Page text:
"For years, drug companies have been aggressively increasing prices on existing drugs and setting higher launch prices for new drugs while recording windfall profits," Cummings said in a statement. "The goals of this investigation are to determine why drug companies are increasing prices so dramatically, how drug companies are using the proceeds, and what steps can be taken to reduce prescription drug prices."
CNBC has reached out to the 12 companies for comment. CNBC has also reached out to the Pharmaceutical Research and Manufacturers of America, or PhRMA, the industry's main trade group.
Amgen CEO Robert Bradway received a congressional letter from Cummings, a spokesperson for the company said, and is "reviewing the information requests contained in the letter and will respond accordingly."
AstraZeneca, Novartis and Novo Nordisk also confirmed they received a letter and are reviewing the information. Celgene says it is aware of the inquiry and will cooperate with the committee, adding in part, "we believe no patient should be denied access to the treatments they need just because they can't afford them."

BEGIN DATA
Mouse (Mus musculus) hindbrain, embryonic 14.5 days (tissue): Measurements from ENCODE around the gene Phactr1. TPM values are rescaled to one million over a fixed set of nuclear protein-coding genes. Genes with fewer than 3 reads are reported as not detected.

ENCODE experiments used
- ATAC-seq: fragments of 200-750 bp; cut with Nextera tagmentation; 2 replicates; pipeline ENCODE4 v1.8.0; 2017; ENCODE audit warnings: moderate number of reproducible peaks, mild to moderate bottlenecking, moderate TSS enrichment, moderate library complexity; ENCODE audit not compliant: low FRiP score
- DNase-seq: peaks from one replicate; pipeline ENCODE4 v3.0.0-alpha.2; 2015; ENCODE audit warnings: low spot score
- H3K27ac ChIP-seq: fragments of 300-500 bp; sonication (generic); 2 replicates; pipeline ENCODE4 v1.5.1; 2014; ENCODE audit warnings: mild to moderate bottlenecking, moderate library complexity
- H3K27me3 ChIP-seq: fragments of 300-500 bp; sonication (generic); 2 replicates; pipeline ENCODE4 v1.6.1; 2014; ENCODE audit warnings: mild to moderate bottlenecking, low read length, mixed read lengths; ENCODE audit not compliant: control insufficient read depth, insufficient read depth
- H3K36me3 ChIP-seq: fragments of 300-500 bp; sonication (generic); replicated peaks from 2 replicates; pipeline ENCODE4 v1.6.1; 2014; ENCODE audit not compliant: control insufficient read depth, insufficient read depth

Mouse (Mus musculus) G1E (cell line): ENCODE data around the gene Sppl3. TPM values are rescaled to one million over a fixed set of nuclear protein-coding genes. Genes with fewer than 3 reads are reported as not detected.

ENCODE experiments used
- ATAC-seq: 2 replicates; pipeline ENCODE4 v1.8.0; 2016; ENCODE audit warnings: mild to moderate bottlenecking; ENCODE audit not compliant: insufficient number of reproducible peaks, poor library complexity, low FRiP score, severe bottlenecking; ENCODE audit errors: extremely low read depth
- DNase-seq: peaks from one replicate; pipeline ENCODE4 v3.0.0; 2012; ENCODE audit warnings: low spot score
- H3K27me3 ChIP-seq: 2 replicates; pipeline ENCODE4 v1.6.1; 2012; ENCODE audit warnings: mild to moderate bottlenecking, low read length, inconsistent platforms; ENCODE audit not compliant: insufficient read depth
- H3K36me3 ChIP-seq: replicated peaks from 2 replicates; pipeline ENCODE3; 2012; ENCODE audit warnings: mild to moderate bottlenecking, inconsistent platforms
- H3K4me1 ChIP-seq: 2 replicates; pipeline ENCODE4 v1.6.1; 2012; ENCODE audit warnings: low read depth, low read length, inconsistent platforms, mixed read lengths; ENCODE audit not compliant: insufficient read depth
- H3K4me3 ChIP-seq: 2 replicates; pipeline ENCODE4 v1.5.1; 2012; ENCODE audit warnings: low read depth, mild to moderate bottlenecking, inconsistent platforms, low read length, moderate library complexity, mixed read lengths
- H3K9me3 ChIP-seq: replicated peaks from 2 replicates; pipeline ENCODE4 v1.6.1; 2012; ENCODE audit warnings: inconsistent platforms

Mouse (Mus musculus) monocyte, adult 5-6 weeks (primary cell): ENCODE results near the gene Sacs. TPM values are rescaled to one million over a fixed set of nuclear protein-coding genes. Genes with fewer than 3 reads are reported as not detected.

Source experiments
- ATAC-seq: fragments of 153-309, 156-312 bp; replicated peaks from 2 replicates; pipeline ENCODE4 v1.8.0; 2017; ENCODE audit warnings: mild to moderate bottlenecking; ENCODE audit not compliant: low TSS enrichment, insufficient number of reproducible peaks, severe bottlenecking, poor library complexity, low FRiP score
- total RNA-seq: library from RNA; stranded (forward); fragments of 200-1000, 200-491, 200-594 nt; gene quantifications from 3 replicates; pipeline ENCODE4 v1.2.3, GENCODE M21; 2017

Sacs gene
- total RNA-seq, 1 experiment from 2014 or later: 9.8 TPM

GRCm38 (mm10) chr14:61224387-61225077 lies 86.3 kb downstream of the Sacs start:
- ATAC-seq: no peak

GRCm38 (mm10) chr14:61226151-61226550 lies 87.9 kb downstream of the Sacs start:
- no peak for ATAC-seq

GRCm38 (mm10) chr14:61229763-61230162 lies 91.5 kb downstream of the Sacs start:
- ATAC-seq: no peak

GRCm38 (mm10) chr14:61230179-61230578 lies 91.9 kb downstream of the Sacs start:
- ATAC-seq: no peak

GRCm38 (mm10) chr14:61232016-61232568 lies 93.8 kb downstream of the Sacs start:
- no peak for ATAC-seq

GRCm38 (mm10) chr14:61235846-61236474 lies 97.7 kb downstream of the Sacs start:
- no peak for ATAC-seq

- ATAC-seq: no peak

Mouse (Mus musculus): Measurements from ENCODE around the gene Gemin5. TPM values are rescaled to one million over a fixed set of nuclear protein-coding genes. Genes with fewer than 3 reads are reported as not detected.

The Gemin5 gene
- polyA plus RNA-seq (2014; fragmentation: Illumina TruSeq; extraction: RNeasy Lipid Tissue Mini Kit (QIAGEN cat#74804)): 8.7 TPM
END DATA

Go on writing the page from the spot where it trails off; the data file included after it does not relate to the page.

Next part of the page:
A spokesperson for Eli Lilly said the company "is committed to ensuring everyone living with diabetes has reasonable access to insulin, and we appreciate Congressional interest in this topic." The company looks forward to "answering questions from the Committee," they added.
Democrats, who regained control of the House this month, listed lowering prescription drug costs as one of their top priorities. Cummings, along with Sen. Bernie Sanders and Rep. Ro Khanna, D-Ca., introduced three bills last week aimed at lowering drug costs.
Spending on prescription drugs in the U.S. increased 0.4 percent in 2017 to $333.4 billion, according to the latest data from the Centers for Medicare and Medicaid Services. Lawmakers have largely been focusing on the pharmaceutical industry, which sells drugs at higher prices in the U.S. than abroad.
Pharmaceutical companies have argued price hikes have been modest, and have cited concern's with the nation's rebate system. Those are the discounts drugmakers give to middlemen such as pharmacy benefit managers, often in exchange for more favorable insurance coverage for their drugs.
President Donald Trump's administration has also vowed to lower drug costs. The administration has several proposals that would offer lower out-of-pocket costs for American consumers, which include changes to Medicare Part D, the federal program for prescription drug benefits, and Part B. Medicare is the government insurer for the elderly and disabled.